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Josh Donaldson shifts to new position — shortstop — in bid to boost stumbling Toronto Blue Jays offence



By Rob Longley

ST. PETERSBURG, Fla. — With his bat heating up and his mastery this season of Tampa Bay Rays starter Chris Archer, the talk surrounding Josh Donaldson would normally be about his work at the plate.

Instead, it’s his position in the field.

For the second consecutive game, the former American League MVP was at shortstop as the Toronto Blue Jays opened a three-gamer against the Rays on Tuesday at Tropicana Field.

“We’ll play him a little bit there, not all the time,” Blue Jays manager John Gibbons said. “We figure we need some offence against Archer.”

The move is as much about the rest of the lineup as it is about Donaldson, however, as Gibbons is in need of some offence from wherever he can get it. Shifting Donaldson makes room for Jose Bautista at third base and, on Tuesday, anyway, sent Nori Aoki to right field.

With a batting order that has been painfully weak at the bottom lately, it put the speedy Aoki hitting leadoff on Tuesday, followed by Donaldson, Justin Smoak and Bautista.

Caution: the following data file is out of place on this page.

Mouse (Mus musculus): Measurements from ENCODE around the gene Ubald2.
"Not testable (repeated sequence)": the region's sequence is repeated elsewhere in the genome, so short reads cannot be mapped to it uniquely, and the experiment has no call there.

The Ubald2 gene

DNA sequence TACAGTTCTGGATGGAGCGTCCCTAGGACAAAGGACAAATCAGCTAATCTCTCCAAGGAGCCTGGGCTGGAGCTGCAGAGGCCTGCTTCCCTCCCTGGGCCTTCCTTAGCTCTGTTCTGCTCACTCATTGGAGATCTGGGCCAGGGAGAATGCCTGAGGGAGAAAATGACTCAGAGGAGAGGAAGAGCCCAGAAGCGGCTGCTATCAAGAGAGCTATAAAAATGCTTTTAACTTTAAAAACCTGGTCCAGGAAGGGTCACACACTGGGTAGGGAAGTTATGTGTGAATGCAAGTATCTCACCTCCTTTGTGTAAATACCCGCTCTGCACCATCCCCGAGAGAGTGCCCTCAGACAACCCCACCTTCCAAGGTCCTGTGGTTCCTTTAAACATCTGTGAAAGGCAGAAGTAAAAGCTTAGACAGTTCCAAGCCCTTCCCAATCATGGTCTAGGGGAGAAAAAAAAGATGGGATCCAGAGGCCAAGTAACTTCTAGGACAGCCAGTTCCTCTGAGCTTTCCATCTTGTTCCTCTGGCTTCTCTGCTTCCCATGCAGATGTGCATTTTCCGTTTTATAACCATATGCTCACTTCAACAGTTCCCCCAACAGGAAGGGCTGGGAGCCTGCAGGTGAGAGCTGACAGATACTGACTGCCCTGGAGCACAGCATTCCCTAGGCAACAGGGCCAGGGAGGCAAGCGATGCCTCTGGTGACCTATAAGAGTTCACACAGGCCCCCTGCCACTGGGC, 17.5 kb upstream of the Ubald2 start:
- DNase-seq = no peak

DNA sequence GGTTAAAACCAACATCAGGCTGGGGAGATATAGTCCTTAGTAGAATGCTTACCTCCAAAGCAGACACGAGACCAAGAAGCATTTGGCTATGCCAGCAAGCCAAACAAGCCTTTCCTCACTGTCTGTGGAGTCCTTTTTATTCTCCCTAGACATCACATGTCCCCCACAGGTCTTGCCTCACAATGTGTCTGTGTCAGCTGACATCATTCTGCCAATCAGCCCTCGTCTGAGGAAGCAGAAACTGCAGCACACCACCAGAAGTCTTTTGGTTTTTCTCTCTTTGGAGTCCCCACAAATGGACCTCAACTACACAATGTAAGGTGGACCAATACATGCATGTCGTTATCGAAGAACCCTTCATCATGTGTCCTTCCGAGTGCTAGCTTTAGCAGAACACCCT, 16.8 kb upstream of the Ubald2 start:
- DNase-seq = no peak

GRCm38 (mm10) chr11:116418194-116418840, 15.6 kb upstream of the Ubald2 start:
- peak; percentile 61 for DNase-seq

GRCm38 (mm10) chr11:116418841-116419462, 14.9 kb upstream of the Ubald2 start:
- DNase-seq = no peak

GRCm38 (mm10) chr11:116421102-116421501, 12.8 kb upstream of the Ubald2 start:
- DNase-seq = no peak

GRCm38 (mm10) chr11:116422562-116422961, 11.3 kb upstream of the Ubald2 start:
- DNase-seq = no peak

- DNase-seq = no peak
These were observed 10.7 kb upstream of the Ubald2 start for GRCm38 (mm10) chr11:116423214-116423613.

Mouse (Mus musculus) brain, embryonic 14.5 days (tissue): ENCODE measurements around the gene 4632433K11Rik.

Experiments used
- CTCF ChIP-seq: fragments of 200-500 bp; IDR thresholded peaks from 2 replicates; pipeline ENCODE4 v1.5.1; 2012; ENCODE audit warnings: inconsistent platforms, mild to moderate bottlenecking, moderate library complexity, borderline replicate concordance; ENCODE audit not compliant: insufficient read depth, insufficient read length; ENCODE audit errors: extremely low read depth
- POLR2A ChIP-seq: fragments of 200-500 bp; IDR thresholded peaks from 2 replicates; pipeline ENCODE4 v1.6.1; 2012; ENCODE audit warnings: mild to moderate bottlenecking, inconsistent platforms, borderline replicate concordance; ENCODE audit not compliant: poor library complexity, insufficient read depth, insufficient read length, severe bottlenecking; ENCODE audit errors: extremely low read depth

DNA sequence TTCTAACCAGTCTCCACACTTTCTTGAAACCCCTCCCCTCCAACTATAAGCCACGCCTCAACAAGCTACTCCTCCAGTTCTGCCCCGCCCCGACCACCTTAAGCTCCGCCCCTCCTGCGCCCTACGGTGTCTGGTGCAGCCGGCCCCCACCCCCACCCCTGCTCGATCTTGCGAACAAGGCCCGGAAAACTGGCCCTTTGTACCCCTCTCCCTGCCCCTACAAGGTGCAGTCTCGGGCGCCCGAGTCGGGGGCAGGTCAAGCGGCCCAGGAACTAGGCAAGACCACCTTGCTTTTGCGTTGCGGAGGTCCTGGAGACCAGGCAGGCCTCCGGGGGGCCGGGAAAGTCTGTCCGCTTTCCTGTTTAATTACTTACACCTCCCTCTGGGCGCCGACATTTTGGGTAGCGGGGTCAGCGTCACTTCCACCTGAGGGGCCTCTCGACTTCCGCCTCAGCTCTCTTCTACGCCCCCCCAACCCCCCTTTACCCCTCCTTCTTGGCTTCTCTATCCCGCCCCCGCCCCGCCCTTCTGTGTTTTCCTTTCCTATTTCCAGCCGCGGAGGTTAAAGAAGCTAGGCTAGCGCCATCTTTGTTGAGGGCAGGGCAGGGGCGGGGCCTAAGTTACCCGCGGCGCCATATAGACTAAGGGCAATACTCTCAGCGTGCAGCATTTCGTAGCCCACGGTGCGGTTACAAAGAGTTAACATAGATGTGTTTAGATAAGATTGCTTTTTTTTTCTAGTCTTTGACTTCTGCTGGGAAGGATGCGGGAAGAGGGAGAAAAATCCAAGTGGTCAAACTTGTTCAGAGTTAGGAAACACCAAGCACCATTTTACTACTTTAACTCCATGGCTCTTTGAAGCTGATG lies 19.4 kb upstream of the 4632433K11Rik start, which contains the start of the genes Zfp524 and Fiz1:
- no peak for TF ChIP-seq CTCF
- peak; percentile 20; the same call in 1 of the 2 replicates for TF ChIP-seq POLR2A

Considering that both Darwin Barney and Rob Refsnyder have been struggling at the plate, Gibbons hopes he has more lively bats in his lineup.

“If he didn’t want to do it, he’d tell me and we wouldn’t do it,” Gibbons said, before joking that “good-hitting shortstops are harder to find than good-hitting third basemen.

“It gives us a chance to have a different outfield look and (Ezequiel Carrerra) and Aoki a little more playing time. That could be a good thing, too.”

Donaldson, meanwhile, came into the series on fire against the Rays. In a four-game series played at the Rogers Centre last week, he went 8-for-13 with a double and four homers. Overall in 2017, he’s batting .412 against Tampa Bay with six home runs.

As for his defensive duties, Donaldson is the first player to start his major-league career at catcher (2010 for Oakland) and start at shortstop since Ron Brand did so with the Expos in 1971.



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